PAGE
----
After sitting in my del.icio.us inbox for a couple of weeks, I finally found the time to start playing about with [Ruby on Rails](http://www.onlamp.com/pub/a/onlamp/2005/01/20/rails.html). I’ve heard a lot of good things about Rails-based applications, and I’ve started using them heavily (notable [del.icio.us](http://del.icio.us/THRILLHO) and [43 things](http://www.43things.com/people/view/THRILLHO)). However, the real reason I wanted to check out Rails was so I could understand But She’s A Girl’s [Tracks](http://www.rousette.org.uk/projects/).
I first gave Tracks a go a couple of weeks ago, but found that it was missing too many things that I rely on from a task-list planner, such as an ability to view completed tasks on a day-to-day basis (essential for my morning meetings) and the ability to output the task list as an iCal feed (I use iCal to sync with my phone, which doubles as my PDA). I took a look at the source for Tracks, but having absolutely no knowledge of Ruby whatsoever, I couldn’t really understand it (Where on earth is this being called from? Are all these files *really* necessary?), so immediately set about re-implementing it in PHP, the language I’m more familiar with. I got bored with that project after a couple of hours.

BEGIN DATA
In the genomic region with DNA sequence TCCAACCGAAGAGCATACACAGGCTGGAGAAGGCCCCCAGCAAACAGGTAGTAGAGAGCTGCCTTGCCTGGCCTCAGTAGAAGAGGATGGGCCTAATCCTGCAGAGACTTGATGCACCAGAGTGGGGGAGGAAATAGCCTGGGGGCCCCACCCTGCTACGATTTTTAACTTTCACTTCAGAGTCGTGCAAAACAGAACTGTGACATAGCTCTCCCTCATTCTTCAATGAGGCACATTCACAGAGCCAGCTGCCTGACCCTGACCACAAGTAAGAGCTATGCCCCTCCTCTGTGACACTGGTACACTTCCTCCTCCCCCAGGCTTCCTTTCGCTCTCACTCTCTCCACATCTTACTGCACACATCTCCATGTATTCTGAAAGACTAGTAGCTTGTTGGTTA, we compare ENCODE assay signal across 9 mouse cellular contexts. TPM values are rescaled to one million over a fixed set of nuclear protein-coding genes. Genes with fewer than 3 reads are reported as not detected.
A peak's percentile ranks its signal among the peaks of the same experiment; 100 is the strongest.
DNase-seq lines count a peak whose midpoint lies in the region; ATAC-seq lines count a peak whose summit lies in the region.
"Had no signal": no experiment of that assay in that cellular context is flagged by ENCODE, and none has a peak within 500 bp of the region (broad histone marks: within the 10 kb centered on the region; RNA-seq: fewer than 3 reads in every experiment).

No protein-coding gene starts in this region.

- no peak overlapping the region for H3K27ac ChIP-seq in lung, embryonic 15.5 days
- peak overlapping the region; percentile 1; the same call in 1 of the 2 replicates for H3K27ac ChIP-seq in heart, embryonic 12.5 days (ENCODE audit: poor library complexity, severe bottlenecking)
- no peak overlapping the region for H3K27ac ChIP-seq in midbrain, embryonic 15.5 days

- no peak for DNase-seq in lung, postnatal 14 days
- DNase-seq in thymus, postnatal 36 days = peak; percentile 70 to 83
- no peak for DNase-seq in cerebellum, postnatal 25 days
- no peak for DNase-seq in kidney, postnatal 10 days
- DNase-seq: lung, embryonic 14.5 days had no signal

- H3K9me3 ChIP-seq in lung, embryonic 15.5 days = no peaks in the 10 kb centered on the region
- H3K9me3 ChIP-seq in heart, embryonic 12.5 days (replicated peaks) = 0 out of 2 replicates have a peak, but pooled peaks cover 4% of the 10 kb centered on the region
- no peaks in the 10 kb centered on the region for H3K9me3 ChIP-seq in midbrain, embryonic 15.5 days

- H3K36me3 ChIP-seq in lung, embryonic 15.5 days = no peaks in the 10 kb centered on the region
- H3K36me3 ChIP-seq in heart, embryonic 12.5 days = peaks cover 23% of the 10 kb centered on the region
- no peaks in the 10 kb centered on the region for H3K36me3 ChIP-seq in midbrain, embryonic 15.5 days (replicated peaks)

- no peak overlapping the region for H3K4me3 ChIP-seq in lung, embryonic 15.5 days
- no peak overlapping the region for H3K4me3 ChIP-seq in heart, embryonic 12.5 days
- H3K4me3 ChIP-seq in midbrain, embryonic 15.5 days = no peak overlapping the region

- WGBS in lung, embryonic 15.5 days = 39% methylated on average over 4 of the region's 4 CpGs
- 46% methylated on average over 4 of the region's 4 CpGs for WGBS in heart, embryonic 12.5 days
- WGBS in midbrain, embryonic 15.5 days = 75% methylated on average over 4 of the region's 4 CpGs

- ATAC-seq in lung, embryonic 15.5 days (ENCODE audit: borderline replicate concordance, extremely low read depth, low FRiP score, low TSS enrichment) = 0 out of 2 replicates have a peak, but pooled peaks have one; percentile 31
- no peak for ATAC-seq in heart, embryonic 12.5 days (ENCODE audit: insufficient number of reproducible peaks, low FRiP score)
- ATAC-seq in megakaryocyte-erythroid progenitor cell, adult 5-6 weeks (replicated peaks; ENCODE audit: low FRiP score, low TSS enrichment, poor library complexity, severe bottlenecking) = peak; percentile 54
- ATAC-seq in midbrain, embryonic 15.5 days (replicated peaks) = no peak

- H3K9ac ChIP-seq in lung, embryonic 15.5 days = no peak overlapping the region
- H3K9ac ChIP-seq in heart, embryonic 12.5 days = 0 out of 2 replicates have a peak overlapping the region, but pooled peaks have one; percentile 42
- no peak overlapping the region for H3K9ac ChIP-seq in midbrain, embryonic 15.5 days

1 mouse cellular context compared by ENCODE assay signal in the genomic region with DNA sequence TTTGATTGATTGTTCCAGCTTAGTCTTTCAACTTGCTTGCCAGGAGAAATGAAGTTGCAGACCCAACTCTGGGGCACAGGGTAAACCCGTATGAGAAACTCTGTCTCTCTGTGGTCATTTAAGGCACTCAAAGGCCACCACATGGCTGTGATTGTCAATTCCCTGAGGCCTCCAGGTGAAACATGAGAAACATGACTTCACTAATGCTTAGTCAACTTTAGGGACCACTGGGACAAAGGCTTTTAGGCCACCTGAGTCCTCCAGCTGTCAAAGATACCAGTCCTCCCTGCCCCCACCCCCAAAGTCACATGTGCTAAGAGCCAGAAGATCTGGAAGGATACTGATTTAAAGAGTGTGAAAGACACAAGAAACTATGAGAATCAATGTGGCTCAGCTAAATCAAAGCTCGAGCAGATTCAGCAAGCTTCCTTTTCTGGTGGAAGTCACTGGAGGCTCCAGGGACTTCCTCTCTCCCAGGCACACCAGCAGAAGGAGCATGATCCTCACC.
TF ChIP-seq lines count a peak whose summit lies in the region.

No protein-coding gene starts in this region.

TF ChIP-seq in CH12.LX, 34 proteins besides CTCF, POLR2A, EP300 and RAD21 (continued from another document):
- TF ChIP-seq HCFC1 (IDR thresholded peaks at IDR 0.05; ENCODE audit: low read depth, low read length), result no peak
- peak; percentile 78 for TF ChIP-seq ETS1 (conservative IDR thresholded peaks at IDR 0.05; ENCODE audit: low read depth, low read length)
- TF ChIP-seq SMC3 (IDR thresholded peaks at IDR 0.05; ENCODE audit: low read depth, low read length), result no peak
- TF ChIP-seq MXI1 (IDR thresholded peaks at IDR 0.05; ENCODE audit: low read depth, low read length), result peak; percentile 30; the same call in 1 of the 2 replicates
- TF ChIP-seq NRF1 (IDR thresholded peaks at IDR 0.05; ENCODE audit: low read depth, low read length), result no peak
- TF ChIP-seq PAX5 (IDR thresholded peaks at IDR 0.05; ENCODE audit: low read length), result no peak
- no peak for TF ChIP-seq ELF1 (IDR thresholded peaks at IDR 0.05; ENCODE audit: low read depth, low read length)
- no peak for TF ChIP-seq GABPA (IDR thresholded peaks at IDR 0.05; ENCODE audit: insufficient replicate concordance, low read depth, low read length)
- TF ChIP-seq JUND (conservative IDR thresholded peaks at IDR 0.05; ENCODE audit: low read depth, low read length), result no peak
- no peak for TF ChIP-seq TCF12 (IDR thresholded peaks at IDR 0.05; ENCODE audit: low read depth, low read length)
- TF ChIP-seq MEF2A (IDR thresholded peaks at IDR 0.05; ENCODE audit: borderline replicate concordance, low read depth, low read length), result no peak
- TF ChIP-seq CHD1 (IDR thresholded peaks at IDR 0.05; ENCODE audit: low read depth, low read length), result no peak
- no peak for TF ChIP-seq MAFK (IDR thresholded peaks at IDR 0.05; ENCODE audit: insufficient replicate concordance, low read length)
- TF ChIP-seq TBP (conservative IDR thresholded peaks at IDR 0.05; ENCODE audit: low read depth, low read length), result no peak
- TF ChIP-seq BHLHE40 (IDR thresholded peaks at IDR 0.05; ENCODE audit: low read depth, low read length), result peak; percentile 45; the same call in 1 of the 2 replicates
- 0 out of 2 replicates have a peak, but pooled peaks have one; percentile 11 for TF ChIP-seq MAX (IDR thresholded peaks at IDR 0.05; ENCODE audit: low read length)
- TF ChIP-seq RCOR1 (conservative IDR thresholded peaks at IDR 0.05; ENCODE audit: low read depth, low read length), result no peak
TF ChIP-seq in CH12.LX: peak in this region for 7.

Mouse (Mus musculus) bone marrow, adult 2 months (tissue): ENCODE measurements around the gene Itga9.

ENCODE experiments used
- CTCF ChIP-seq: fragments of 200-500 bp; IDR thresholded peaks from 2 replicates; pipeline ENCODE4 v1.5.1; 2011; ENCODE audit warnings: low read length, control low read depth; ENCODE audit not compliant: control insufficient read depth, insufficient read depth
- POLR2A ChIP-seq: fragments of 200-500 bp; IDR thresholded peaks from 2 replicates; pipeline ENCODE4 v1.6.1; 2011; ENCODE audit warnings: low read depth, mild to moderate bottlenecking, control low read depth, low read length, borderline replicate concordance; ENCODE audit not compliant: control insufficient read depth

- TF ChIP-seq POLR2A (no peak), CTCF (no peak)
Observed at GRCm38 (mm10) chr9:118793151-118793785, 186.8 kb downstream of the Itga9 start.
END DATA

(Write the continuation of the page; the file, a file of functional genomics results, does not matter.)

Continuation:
After reading the excellent O’Reilly article (and David Allen’s superb “[Getting Things Done](http://www.amazon.com/exec/obidos/ASIN/0142000280/104-8927479-6039122)”, whose methods Tracks seeks to enhance), I decided it was time to revisit the source of Tracks. Now it makes much more sense, and I’ve already hacked together the “report view” that I needed, and I’m working on the iCal exporter as we speak.